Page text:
I finally saw The Cult perform on their Electric 13 Tour last night in support of their Choice of Weapon album to a capacity crowd at the new Fillmore in Silver Spring, Maryland. It was the first time I had ever seen them despite them being around since the early 1980s.
Two of the original founding members of The Cult lead singer Ian Astbury and lead guitarist Billy Duffy played along with bassist Chris Wyse – known for his work with Jerry Cantrell, Mick Jagger, and Ozzy Osbourne; drummer John Tempesta who also has played drums for White Zombie; and rhythm guitarist James Stevenson previously of The Alarm, Gene Loves Jezebel, and Generation X. They all looked and sounded great. As one audience member put it, “These guys are the last great real rock ‘n roll bands who channel ACDC, The Doors, Joy Division, The Rolling Stones and others.” It was quite a special night having such a group of talented and accomplished musicians take the stage together.
The Cult opened with “Wild Flower” with Astbury taking the stage last with loud applause. Right after the first song, Astbury wisely told the crowd to, “Put down your phones and enjoy the show!”
Lead guitarist Duffy stood to the right of the stage, Astbury in the middle, and the rhythm guitarist Stevenson far left with the bassist Wyse between him and Astbury. The drummer Tempesta was in the middle back. Astbury would go back to the drummer set during musical interludes to joke around like he was about to sit on the drum set or grab water. The set was simplistic, with cool images coming up for everyone song. A lot of the images were religious based and arts based. Astbury described Carvaggio, whose painting was shown, as a genius.
Like an opera singer, Astbury filters the air with liquid a lot when he sings and he half-apologized for that with an unprintable, funny joke. His singing is strong, forceful and deep and with the cold air in the club, I get the expectoration. He swings the mike expertly while dancing to the songs.
Duffy as usual showed his amazing axe skills during the songs, especially during “Love Removal Machine,” which is known for its great riffs. Crowd pleasers were the Cult’s other commercial hits: “Sweet Soul Sister,” “Lucifer,” “She Sells Sanctuary,” “Spiritwalker,” and” Sun King.” Astbury’s voice sounded strong, especially during the second set and the encore, and with the song “She Sells Sanctuary.” Bassist Wyse hit all the right notes and Tempesta was fierce on the drums, significantly for the song “Outlaw.” Rock veteran Stevenson provided excellent riffs alongside Duffy’s with his backing vocals and spiky hair. The songs flowed effortlessly together with Astbury mainly looking straight ahead and during brief song breaks flirted with the crowd.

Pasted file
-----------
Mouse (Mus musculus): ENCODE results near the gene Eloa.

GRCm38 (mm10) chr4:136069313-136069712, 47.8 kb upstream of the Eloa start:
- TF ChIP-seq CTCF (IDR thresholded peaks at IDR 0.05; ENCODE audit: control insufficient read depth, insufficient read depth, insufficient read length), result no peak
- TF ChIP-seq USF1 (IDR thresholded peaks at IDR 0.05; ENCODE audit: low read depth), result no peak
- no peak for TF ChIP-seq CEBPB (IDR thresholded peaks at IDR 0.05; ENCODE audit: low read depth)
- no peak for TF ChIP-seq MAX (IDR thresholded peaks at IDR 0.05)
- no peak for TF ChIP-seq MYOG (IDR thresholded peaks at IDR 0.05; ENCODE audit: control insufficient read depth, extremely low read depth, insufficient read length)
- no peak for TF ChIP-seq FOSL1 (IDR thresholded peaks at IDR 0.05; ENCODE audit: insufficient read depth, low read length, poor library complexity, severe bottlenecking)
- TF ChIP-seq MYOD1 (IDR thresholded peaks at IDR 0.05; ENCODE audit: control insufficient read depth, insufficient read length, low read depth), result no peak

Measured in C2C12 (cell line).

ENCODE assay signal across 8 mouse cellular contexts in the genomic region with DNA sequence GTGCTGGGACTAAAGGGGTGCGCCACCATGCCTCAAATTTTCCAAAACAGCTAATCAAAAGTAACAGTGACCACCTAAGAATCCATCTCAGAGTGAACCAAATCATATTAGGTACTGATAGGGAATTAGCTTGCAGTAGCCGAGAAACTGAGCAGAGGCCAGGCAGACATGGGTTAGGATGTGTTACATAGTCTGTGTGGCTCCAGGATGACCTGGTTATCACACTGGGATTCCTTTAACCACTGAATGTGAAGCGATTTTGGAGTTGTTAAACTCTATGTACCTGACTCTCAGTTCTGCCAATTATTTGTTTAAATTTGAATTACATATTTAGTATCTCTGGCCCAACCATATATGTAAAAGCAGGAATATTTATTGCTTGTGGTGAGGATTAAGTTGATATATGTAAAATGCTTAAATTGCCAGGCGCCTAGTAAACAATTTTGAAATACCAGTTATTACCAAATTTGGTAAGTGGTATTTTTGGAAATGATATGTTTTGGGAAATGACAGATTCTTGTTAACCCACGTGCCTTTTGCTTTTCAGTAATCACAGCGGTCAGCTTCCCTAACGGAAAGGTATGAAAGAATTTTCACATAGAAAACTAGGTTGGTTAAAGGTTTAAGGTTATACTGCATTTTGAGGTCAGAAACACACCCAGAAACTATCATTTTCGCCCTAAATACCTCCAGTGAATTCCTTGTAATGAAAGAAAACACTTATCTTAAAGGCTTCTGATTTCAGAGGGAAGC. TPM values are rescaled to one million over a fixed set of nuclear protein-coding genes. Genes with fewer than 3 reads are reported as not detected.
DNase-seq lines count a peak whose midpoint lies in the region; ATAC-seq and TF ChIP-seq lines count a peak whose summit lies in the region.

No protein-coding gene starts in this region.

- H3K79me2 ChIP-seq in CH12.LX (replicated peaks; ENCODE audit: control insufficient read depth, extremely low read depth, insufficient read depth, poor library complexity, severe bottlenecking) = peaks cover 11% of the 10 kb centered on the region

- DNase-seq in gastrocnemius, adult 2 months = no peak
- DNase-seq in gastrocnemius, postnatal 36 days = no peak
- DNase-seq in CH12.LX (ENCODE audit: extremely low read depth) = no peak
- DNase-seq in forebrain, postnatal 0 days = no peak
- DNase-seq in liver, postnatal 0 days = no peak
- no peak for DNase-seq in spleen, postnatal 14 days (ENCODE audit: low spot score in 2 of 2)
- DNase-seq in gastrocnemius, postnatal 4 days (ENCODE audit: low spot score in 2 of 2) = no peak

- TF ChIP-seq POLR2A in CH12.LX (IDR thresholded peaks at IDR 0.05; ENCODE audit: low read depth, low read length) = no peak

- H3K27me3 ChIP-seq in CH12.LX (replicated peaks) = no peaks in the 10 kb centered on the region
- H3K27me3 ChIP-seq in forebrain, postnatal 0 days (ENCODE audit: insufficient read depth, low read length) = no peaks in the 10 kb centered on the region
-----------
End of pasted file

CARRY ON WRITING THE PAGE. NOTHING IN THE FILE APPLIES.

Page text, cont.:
Astbury has his famous black long hair back, the hair Madonna said she admired. He seemed to be wearing his own fashion designs. He came out on stage wearing his rock style all black and a jacket with white fringe and black pants and black boots. He kept his black glasses on stage for most of the time and his hair up until the encore. During the second set he changed to a shirt with a jacket that had “Wounded Knee Wilderness” emblazoned on the back of his jacket.
The enigmatic Astbury channels Jim Morrison of The Doors from wearing dark glasses to quoting poetry during his songs to doing homage to the Native Americans with his jacket and his songs. In addition, Astbury toured with the reformed Doors several years ago and was considered as the lead for the movie about The Doors. Astbury comes across as deep, intense, thoughtful, and playful.
He smacked the hell out of the tambourine and sent half a dozen of them into the crowd, one towards me, but I butterfingered it. Astbury was throwing tambourines all over the place, either towards the crowd or back onto the stage. One guy was so grateful for the tambourine he gave Astbury a $130 Catholic necklace of a saint. Astbury humbly accepted and said, “Thank you brother.” I asked the gift-giver if Astbury was religious and the guy replied, “Not sure, but maybe I’ll convert him to Catholicism!”
This was an amazing show and definitely a chapter in history to see one of the last amazing rock bands around. They will be in Philadelphia this Sunday, September 25th, if you missed them in the DC area.
Here was The Cult’s set according to fm.com:
Set 1: (Electric album)
1. Wild Flower
2. Peace Dog
3. Lil’ Devil
4. Aphrodisiac Jacket
5. Electric Ocean
6. Bad Fun
7. King Contrary Man
8. Love Removal Machine
9. Zap City
11. Memphis Hip Shake
13. Honey from a Knife
14. Sweet Soul Sister
17. The Phoenix
19. For the Animals
20. She Sells Sanctuary
22. Sun King
Running Time: 2.5 hours, with two five-minute intermissions.
The Cult website.